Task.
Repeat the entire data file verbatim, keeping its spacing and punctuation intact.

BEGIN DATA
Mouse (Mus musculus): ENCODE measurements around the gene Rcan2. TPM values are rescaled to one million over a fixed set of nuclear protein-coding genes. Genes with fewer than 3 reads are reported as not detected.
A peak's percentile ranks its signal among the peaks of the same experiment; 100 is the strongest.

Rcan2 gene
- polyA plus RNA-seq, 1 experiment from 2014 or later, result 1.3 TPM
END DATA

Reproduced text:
Mouse (Mus musculus): ENCODE measurements around the gene Rcan2. TPM values are rescaled to one million over a fixed set of nuclear protein-coding genes. Genes with fewer than 3 reads are reported as not detected.
A peak's percentile ranks its signal among the peaks of the same experiment; 100 is the strongest.

Rcan2 gene
- polyA plus RNA-seq, 1 experiment from 2014 or later, result 1.3 TPM